Gaining knowledge begins with creating data and trying to make sense of it. For example, when a firm wants to estimate whether consumers like its products, it may study their buying behavior. The numbers showing quantities bought (the data) will be analyzed to determine if they are low, average or high. If the number of buys are low, the firm will try to find out why this is so and what it can do to improve them. This type of knowledge is referred to as explicit knowledge. Explicit knowledge can be communicated and arranged easily in various forms which include numbers, theoretical models, verbal accounts and formulas. However, successful organizations are always more interested in tacit knowledge, which is based on experience, practice and expertise. Tacit knowledge is dependent on the person and the context in which it is placed.

The Curious case of Target Supermarket

In 2002, two marketers and Andrew Pole, all employees of Target supermarket set out to find out how the company could identify if a customer is pregnant even if she did not want them to know. To do this, Pole had to look at the spending habits of pregnant women especially during the second trimester when it is not always obvious. His purpose was to surprise them. Pole spent a lot of time collecting data on what women were buying. He was sure that some items were popular amongst pregnant women. After some time, he was able to observe some useful patterns. For example, he noted that pregnant women were purchasing large amounts of odorless lotions when their second trimester began. He also realized that in the first 20 weeks of pregnancy, expectant women bought more zinc, magnesium and calcium supplements. Women that were nearing the delivery date tended to buy scent-free soaps, hand sanitizers, washcloths and big bags of cotton balls (Duhigg, 2012).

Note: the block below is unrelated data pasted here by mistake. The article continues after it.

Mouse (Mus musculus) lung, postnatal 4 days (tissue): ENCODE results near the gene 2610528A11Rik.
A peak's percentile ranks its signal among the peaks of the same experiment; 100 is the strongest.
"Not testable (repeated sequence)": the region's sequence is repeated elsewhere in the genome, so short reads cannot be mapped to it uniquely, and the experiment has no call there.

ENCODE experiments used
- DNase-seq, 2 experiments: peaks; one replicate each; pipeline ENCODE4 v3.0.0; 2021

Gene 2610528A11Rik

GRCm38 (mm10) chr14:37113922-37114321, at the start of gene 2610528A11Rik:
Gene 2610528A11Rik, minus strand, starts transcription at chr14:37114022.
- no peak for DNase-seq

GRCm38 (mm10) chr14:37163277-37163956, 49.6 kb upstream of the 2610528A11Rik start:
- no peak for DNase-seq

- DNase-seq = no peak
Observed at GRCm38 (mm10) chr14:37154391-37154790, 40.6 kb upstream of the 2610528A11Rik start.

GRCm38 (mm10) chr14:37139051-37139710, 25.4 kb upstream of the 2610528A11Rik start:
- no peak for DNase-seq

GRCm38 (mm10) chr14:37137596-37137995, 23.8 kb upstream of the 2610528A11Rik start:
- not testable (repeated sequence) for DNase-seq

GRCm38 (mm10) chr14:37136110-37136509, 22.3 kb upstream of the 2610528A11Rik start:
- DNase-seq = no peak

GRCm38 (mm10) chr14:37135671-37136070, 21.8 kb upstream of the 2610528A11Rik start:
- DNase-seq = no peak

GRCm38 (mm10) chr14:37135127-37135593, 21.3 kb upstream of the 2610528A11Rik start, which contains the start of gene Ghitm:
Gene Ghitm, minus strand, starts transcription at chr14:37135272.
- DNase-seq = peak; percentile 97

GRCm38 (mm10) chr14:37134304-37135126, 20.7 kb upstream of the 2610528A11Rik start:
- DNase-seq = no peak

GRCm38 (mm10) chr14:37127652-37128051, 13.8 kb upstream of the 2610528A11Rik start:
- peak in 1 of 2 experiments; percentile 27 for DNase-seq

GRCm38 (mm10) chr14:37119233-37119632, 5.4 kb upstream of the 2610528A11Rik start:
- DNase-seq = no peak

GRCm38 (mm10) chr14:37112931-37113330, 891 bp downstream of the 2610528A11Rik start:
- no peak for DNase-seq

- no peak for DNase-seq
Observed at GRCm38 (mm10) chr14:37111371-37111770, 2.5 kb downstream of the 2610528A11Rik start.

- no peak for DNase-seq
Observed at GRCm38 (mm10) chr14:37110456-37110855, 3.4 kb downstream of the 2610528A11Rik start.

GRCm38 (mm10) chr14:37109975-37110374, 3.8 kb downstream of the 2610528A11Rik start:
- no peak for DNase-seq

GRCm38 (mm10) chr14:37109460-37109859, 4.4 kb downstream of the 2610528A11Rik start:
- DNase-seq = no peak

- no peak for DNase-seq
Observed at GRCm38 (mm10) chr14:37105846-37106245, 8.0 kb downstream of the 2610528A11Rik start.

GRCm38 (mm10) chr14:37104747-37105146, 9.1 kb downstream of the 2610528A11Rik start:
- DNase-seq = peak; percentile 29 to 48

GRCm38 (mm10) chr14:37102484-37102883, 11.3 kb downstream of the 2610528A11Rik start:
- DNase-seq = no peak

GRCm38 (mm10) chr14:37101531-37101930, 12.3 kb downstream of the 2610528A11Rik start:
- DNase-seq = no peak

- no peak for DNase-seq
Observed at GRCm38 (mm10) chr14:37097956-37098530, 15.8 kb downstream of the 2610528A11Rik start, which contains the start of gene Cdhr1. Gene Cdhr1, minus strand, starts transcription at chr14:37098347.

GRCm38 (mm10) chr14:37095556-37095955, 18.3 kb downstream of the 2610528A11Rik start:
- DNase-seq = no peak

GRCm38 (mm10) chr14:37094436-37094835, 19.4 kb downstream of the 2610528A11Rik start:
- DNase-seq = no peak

Using this data, Pole was able to identify 25 products such that when they are analyzed together, they could predict whether a shopper is pregnant. He thus came up with a pregnancy prediction score. Furthermore, he could estimate her delivery date. He applied this analysis on female shoppers in the supermarket’s national database. The result yielded tens of thousands of probable pregnant women. This enabled the company to send them specific coupons to entice them to buy baby-related products. Using this tactic, Target surprised many women. There was even a man who accused the company of sending his teenage daughter baby related products as a way of encouraging her to get pregnant. He later apologized when he noticed that his daughter was actually expecting (Duhigg, 2012).

Conclusion

The Target case shows how companies can use data, information and knowledge to enhance their business operations. Pole started collecting seemingly regular data of items bought by female shoppers. However, he was able to turn this into information by identifying a pattern of shopping habits of pregnant women. This became knowledge once he linked it with the national database and was able to identify pregnant women and surprise them. In this regard, he had given Target a competitive advantage since it could send sales coupons to expectant women well before they develop visible signs or give birth.

 

 

 

References

Duhigg, C. (2012). How Companies Learn your Secrets. Retrieved 26 April 2014 from http://www.nytimes.com/2012/02/19/magazine/shopping-habits.html?pagewanted=all

Kakabadse, N. K., Kakabadse, A., & Kouzmin, A. (2003). Reviewing the knowledge management literature: Towards taxonomy. Journal of knowledge management7(4), 75-91.

Sveiby, K. E. (2001). A knowledge-based theory of the firm to guide in strategy formulation. Journal of intellectual capital2(4), 344-358.

Zins, C. (2007). Conceptual approaches for defining data, information, and knowledge. Journal of the American Society for Information Science and Technology58(4), 479-493.